The government has acted swiftly and is implementing Martin Wheatley’s recommendations as quickly as possible, introducing legislation that brings Libor within the scope of regulation and creating new criminal sanctions for attempted manipulation of Libor. Recent events have illustrated that Libor might not be the only benchmark subject to attempted manipulation. We are consulting on whether further benchmarks should be brought with the scope of regulation. -- Financial Secretary to the Treasury Greg Clark
Endorsing the recommendations of the Wheatley Report
, the UK Government has issued draft legislation
intended to reform the London Interbank Offered Rate (LIBOR) by bringing it within the scope of UK regulators and making the manipulation of LIBOR a criminal offense. The Wheatley Report
published August 10, 2012 by a team commissioned by the UK Treasury's Chancellor of the Exchequer and headed by Martin Wheatley, Managing Director of the UK Financial Services Authority and Chief Executive Designate of the Financial Conduct Authority (one of the successor organizations to the FSA), examined the structure and governance of LIBOR and the corresponding criminal sanctions regime. The report developed a number of sweeping recommendations which, if implemented, would radically change the way LIBOR is developed and overseen.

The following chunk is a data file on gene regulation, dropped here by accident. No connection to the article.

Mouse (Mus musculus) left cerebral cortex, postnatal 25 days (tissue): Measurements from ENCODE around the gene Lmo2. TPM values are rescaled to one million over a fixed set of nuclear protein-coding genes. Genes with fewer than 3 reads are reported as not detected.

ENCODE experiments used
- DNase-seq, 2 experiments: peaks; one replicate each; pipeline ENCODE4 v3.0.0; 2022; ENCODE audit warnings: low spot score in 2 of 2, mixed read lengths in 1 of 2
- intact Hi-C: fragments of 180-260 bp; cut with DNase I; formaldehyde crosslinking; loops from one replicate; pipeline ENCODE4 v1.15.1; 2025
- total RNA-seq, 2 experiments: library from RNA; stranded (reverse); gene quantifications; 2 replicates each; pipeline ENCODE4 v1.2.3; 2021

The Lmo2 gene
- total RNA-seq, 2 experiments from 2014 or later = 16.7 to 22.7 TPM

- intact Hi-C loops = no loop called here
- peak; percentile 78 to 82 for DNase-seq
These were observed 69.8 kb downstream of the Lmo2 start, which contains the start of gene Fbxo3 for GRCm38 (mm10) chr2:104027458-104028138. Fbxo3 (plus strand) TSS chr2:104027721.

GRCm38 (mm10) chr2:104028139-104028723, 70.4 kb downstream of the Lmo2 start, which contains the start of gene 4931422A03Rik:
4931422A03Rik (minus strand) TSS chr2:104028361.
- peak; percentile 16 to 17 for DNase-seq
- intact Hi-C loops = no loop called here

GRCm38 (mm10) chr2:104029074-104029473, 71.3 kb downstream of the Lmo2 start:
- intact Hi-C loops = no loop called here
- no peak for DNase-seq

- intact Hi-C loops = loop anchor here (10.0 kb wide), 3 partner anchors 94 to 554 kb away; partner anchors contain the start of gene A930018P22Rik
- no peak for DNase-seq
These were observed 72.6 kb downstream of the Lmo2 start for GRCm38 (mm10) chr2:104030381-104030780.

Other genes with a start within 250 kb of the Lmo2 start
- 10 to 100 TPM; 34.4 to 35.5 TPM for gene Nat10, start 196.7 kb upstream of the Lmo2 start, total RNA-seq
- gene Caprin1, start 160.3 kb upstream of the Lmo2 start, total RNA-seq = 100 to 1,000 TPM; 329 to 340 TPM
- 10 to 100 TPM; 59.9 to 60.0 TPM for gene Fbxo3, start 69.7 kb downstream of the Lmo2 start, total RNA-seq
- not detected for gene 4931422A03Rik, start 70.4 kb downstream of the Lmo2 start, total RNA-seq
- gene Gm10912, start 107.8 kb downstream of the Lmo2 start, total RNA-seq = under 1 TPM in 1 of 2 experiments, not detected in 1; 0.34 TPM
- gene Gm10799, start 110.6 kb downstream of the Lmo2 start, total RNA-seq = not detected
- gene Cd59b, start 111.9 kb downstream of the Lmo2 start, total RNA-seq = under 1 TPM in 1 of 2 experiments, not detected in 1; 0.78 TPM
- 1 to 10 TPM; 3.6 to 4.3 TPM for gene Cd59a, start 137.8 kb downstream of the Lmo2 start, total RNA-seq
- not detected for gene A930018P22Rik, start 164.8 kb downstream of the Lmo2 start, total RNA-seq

The draft legislation
adopts all of the Wheatley report recommendations, including:
- Criminal sanctions for manipulating LIBOR
- Orderly transfer of responsibility for LIBOR to a new administrator, selected by an independent committee.
- Scrutiny by the new administrator of submissions and regularly review the effectiveness of LIBOR.
- A new code of conduct for submitters, approved by the Financial Conduct Authority.
- Reduction in the number of currencies and maturities for which submissions are made to more sharply focus on the most meaningful benchmarks.
The legislation is drafted to give the Financial Conduct Authority sufficient authority to oversee the conduct of LIBOR related activities, allowing the agency not only to investigate, but also to write rules governing the control systems, procedures, and conduct of firms involved in the rate-setting process.